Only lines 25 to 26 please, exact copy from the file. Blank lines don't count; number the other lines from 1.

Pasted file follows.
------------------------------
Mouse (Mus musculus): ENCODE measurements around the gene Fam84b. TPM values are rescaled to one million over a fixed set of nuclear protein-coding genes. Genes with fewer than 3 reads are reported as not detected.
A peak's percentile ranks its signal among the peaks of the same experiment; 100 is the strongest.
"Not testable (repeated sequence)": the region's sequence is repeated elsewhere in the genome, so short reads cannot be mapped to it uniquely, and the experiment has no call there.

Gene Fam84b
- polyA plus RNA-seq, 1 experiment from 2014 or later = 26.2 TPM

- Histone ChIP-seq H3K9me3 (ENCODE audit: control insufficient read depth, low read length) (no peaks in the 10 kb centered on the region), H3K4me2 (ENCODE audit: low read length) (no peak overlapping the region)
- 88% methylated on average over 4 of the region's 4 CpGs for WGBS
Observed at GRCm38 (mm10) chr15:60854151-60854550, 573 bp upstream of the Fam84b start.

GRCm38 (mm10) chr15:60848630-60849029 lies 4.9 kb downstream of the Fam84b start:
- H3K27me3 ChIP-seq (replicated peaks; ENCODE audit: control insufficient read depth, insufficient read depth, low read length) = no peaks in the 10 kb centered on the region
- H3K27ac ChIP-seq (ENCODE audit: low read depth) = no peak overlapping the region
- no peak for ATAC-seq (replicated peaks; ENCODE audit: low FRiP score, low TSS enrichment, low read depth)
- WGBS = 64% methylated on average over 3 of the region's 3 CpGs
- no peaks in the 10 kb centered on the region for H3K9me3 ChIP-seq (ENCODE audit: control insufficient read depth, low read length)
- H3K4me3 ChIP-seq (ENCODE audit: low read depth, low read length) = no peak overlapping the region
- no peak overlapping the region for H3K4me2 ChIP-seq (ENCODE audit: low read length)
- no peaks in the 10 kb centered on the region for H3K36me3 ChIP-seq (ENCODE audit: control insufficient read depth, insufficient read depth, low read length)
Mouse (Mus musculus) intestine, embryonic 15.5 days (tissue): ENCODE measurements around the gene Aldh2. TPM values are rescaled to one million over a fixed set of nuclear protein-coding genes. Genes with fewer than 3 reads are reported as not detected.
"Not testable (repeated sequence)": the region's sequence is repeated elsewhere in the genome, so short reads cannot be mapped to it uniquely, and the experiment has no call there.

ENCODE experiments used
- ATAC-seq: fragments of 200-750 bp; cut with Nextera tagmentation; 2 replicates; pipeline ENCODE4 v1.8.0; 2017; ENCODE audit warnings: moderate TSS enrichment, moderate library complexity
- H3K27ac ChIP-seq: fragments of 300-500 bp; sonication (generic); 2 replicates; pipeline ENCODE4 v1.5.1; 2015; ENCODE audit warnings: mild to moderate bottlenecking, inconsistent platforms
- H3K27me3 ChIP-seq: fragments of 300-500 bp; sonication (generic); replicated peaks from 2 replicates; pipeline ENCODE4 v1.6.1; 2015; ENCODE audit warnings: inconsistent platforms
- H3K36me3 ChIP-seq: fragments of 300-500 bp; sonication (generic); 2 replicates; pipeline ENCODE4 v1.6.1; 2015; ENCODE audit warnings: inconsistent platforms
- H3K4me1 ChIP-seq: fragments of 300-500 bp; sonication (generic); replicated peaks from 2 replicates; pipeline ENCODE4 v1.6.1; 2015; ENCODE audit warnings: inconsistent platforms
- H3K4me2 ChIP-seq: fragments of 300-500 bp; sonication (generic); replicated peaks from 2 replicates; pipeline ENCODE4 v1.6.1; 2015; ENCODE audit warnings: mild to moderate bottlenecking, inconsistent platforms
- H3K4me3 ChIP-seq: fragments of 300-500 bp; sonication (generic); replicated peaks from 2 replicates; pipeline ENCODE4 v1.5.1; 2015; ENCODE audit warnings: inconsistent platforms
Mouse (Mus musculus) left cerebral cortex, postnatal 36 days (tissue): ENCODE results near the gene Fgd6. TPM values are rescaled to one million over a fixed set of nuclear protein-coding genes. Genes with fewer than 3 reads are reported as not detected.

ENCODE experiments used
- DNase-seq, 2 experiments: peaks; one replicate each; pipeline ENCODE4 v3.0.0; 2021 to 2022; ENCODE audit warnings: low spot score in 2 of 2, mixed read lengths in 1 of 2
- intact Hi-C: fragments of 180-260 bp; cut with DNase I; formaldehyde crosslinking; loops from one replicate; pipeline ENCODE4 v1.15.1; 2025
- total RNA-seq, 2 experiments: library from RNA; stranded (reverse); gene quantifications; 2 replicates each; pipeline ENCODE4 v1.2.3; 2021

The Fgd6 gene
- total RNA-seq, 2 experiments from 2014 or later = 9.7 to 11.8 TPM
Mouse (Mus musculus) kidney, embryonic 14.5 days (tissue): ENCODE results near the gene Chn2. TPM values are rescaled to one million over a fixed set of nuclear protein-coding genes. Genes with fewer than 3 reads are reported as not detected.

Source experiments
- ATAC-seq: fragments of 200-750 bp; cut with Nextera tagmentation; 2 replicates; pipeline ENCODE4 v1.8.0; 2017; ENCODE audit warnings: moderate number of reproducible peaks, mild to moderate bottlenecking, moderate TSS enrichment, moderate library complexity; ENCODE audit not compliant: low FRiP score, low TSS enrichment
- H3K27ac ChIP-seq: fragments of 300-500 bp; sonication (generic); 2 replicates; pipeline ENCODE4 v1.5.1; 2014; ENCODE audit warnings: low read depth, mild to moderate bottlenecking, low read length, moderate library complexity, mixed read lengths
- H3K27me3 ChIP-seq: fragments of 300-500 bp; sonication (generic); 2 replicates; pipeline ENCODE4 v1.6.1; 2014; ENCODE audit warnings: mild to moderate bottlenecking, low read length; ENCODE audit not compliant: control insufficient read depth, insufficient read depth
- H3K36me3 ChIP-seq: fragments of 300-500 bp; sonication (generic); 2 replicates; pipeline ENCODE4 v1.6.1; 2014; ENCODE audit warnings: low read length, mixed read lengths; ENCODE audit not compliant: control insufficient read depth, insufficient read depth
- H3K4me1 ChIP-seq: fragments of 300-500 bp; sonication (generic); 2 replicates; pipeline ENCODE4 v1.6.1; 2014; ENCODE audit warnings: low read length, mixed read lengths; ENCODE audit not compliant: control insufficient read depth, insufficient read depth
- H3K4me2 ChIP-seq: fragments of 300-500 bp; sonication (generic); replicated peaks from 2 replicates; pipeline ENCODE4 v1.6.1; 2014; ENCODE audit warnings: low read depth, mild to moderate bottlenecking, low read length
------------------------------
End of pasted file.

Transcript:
- H3K4me1 ChIP-seq: fragments of 300-500 bp; sonication (generic); replicated peaks from 2 replicates; pipeline ENCODE4 v1.6.1; 2015; ENCODE audit warnings: inconsistent platforms
- H3K4me2 ChIP-seq: fragments of 300-500 bp; sonication (generic); replicated peaks from 2 replicates; pipeline ENCODE4 v1.6.1; 2015; ENCODE audit warnings: mild to moderate bottlenecking, inconsistent platforms